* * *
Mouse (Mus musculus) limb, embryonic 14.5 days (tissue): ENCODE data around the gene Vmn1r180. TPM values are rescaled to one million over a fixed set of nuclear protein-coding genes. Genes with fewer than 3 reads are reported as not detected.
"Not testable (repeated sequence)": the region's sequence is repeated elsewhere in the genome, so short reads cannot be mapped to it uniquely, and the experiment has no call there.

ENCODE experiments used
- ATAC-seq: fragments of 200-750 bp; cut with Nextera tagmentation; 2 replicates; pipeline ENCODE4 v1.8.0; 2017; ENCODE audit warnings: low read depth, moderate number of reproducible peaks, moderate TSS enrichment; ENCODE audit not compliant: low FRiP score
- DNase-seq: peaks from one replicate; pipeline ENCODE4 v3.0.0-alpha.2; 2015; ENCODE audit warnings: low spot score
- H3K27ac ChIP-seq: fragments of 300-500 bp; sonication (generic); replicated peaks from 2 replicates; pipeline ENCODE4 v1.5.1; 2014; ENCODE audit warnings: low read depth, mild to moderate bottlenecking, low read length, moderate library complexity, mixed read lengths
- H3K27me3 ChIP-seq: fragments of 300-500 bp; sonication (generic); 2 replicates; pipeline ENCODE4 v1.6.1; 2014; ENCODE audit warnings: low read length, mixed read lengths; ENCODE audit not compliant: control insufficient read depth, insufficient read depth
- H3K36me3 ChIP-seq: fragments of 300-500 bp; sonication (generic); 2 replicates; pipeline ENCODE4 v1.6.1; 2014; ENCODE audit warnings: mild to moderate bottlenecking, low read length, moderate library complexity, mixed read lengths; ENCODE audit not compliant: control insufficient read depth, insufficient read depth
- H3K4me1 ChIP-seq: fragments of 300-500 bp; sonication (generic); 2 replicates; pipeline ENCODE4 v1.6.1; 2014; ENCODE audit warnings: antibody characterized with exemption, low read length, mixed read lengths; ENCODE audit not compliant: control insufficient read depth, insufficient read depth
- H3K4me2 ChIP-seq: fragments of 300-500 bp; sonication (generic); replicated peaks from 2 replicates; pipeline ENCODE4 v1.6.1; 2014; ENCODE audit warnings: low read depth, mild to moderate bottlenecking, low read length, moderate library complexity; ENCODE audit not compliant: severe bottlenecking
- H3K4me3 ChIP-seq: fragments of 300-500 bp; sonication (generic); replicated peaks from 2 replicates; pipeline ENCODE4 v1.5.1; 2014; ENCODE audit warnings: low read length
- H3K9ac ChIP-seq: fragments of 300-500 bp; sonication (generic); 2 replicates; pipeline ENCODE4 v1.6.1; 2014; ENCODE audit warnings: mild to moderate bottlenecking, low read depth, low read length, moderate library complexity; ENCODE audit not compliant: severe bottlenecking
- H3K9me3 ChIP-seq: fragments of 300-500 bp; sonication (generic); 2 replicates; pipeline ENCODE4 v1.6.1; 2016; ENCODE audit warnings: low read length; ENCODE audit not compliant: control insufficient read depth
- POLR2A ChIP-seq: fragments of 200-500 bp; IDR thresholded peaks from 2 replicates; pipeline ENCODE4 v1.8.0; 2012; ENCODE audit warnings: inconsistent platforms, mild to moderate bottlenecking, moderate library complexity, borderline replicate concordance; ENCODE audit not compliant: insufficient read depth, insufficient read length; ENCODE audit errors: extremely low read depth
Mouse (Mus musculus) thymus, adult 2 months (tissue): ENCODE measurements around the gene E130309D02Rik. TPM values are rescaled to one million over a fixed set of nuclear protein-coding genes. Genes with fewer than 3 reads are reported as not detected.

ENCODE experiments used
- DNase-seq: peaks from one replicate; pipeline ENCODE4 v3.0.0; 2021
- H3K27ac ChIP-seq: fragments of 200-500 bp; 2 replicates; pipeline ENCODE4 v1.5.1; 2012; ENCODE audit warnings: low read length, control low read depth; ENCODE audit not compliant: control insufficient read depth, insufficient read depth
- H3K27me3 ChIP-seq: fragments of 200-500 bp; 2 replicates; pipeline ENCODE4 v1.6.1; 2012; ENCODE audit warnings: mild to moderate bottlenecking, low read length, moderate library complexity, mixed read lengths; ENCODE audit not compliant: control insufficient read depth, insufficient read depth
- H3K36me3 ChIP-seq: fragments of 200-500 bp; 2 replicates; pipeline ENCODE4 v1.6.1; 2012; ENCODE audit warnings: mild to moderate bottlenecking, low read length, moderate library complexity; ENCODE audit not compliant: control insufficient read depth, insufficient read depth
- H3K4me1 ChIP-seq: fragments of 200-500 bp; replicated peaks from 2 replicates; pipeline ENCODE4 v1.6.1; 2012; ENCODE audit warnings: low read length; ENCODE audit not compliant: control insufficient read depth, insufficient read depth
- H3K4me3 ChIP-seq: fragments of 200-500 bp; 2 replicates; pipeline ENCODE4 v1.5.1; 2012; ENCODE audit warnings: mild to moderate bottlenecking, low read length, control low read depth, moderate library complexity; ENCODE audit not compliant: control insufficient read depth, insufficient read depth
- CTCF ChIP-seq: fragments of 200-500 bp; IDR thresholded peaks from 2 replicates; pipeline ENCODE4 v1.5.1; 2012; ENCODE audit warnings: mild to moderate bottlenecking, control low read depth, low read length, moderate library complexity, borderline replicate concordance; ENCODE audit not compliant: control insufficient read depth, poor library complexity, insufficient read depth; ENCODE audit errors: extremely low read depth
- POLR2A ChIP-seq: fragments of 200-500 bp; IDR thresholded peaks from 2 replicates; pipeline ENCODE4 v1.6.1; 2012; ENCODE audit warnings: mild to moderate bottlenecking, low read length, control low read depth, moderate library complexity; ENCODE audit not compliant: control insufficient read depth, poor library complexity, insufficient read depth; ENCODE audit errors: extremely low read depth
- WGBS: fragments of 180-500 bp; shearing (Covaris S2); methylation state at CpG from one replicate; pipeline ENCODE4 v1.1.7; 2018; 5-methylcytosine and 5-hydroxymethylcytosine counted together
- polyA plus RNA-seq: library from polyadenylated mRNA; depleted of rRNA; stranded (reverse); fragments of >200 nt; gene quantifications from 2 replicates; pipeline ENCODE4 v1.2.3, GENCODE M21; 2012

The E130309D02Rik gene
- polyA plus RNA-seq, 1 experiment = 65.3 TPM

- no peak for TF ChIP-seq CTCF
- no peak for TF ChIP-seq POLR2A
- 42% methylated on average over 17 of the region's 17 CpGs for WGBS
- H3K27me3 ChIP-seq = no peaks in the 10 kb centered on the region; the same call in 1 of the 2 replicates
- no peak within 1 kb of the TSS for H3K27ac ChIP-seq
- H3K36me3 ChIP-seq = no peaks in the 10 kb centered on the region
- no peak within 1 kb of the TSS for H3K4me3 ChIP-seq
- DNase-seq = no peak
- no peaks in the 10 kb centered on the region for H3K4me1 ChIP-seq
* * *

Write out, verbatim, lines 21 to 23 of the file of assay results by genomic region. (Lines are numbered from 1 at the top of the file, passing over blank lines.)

- H3K4me1 ChIP-seq: fragments of 200-500 bp; replicated peaks from 2 replicates; pipeline ENCODE4 v1.6.1; 2012; ENCODE audit warnings: low read length; ENCODE audit not compliant: control insufficient read depth, insufficient read depth
- H3K4me3 ChIP-seq: fragments of 200-500 bp; 2 replicates; pipeline ENCODE4 v1.5.1; 2012; ENCODE audit warnings: mild to moderate bottlenecking, low read length, control low read depth, moderate library complexity; ENCODE audit not compliant: control insufficient read depth, insufficient read depth
- CTCF ChIP-seq: fragments of 200-500 bp; IDR thresholded peaks from 2 replicates; pipeline ENCODE4 v1.5.1; 2012; ENCODE audit warnings: mild to moderate bottlenecking, control low read depth, low read length, moderate library complexity, borderline replicate concordance; ENCODE audit not compliant: control insufficient read depth, poor library complexity, insufficient read depth; ENCODE audit errors: extremely low read depth